Friday, August 2, 2013
Two Wednesdays ago, my sister called to tell me that my childhood friend, Chris Premo, had been involved in a bad accident on a paving site. He was at Albany Med, might not make it. Life changes on a dime. So began a week of late nights at the ICU, donuts for dinner, doctors putting friends and family on a rollercoaster of hope then failure then hope again. But there would be no miracle, no divine intervention. It ended on Monday July 29th. After a tearful apology by Chris’s surgeon--for some injuries cannot be fixed by human hands alone--those who knew Chris best were invited to gather by his bedside. He left life at 34 years, six weeks, and several hours old. Chris Premo was gone. Even as I type it now, a week later, I can’t believe it.
One of Chris's favorite songs: "I believe in a thing called love" by The Darkness. He'd dance like a damn fool to that one.
Life never happens how we think it will. Someone must go first, that’s simple physics, and for us, it was Chris. Growing up, my next-door neighbor and close friend was a giant, even though he was the shortest of the bunch. He made short so cool I wanted to be short. He made being Chris Premo cool. We all wanted to be Chris. Everything about CP was epic, the one whose light shined a little brighter than the rest. He was Ponyboy Curtis, Jim Morrison, James Dean. When he was sixteen, he drove a Geo Metro wagon with teardrop tint on the windows. It was the coolest car ever. Why? Because it was Chris’s car. And as long as I was with Chris, in that car while he worked the wheel, I too would be cool.
Chris owned every type of vehicle, land & water. He could drive anything.
As I returned home this week for the burial, I quickly learned about the other Chris Premo, the man that my childhood friend had become. While the bulk of my "Chris memories" involve drinking parties and crazy vacations in our early twenties, I had since drifted down the road, while Chris married his high-school sweetheart, started a beautiful family that boasted two gorgeous children, in a brand-new house he literally built with his bare hands. The house stands right behind his father’s house, and I was ashamed to face the fact that I had never been inside it before this week. Chris was happy living where we were raised, I wasn’t, and because of that our connection lessened. That’s life. But I was given a crash course on the 5’4” giant who grew to be a great father and hardworking perfectionist. The other Chris. The new Chris. The Chris I’ll never know in the flesh.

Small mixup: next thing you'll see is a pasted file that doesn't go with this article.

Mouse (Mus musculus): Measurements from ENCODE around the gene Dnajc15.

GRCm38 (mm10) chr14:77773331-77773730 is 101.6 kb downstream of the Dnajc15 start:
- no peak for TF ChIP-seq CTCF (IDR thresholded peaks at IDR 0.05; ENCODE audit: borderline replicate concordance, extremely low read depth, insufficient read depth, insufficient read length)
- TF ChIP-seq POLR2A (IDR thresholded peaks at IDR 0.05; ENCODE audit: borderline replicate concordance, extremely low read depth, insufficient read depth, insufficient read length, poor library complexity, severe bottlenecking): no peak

Chris was a great wrestler in high school.
I’m 33. There’s nothing unordinary about a man my age having to bury one of his childhood buds. That’s how it goes. But I’m not sure most such experiences are like mine. A few days after Chris’s death, his shocking downfall made the newspapers, was featured in YNN’s Top Stories. A fund was started for his wife and two children. It has grossed thirty-five thousand in two days, and counting. I knew people were passionate about Chris, crushed by this cruel turn of events. But I had no clue how huge it was until his wake at the Bryce Home on Pawling Ave this past Thursday. I had the honor to sit fifteen feet from my old pal’s open casket, as five thousand people paid final respects. But they weren't looking at Chris. Chris was gone. Chris was amazing blue eyes, a boundless smile, dimples to die for. Chris was beautiful. But all night the line bulged around two street corners, and carried a three-hour wait in the pouring rain. Nobody cared. Nobody was leaving. This was Chris Premo. His wife stood in three-inch heels for eight hours, greeted every last mourner without break or complaint. That’s love.